TORONTO – A review of outdoor education policies at Ontario school boards, which was launched after a Toronto teen drowned on a field trip, has recommended boards develop guidelines for monitoring compliance with safety procedures.
It also recommended the creation of a support centre that would give staff standardized access to information on safety guidelines and other resources.
The report conducted for the province by Deloitte was presented to the Toronto District School Board this week.
Jeremiah Perry, a student at C.W. Jefferys Collegiate Institute, disappeared under the water on July 15 after going for a swim with other students during a school-run canoe trip to Algonquin Park. His body was found a day later by search and rescue divers.
After Perry’s death, the school board said he and 15 other students on the trip had not passed a required swim test.
The Toronto District School Board has since implemented new procedures that include school principals having to see a list of students who pass or fail a swim test before a trip, and parents having to be notified of the results.
The third-party review was commissioned by the province last August.
It found almost all the school boards examined met the minimum standards for risk management practices, including swim test requirements, supervision ratios and instructor certification. However, the report noted the degree to which boards align with Ontario’s physical education safety guidelines varies.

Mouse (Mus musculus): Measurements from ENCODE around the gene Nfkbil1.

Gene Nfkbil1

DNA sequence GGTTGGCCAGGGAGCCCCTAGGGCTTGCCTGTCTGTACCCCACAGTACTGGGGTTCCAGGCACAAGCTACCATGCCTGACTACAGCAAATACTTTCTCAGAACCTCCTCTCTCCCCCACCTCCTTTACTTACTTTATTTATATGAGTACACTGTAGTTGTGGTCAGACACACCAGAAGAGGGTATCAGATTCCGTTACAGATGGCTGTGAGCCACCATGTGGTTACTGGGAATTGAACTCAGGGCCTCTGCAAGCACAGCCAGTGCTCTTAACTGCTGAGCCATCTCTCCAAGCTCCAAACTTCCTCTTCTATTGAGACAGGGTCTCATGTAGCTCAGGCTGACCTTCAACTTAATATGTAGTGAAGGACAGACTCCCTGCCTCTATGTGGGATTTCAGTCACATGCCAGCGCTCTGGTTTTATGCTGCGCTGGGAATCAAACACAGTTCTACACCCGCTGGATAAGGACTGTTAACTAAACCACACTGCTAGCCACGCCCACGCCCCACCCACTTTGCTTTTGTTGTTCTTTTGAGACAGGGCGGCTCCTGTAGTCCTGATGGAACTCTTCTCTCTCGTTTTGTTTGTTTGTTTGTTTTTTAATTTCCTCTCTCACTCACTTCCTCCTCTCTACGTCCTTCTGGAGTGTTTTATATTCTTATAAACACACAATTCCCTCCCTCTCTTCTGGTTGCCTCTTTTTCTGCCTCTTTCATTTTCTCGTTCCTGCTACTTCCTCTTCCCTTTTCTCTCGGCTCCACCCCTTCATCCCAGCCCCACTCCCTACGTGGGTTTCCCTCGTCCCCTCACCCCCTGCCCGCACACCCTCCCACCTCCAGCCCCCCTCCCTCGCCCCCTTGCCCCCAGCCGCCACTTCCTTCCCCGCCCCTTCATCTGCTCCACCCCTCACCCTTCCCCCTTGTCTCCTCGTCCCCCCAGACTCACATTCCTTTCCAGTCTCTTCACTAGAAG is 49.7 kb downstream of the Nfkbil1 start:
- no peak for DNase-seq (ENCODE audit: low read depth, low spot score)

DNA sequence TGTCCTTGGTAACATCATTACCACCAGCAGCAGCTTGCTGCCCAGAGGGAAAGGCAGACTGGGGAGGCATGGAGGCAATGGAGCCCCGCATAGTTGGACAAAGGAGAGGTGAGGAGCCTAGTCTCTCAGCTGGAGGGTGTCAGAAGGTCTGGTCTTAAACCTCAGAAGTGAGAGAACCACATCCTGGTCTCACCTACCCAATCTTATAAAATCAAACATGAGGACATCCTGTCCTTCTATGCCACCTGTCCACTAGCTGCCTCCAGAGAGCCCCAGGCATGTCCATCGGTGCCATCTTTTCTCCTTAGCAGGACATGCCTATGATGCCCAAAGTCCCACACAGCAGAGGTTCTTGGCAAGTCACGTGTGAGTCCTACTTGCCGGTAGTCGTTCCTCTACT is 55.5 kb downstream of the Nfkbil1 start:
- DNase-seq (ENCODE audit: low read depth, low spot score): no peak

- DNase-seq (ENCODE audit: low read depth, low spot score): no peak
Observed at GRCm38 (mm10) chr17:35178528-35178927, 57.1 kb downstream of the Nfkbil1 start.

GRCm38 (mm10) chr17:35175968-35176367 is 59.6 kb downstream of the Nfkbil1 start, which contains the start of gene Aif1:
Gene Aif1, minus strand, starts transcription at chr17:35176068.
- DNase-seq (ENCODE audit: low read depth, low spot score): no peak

“Interview and focus group participants suggested this variability stems from a lack of direction on a standardized approach,” the report said.
The review recommended boards develop guidelines for monitoring school compliance with safety policies.
“School boards should provide clear parameters for the consistent monitoring of requirements for outdoor education and excursions by schools,” the report said.
“The monitoring process should be supported by board-wide standardized tools and templates, checklists and associated protocols to enable schools to monitor and report on their results and adherence.”
The report also said the recommendation to create a centralized policy support centre came from staff who expressed interest in more direction from the Ministry of Education.
“A policy implementation support centre would address the above by ensuring all schools and school boards have equal access to standardized information through centrally available sources,” the report said.
It also suggested school boards identify the training needs of staff by examining their level of expertise in outdoor education.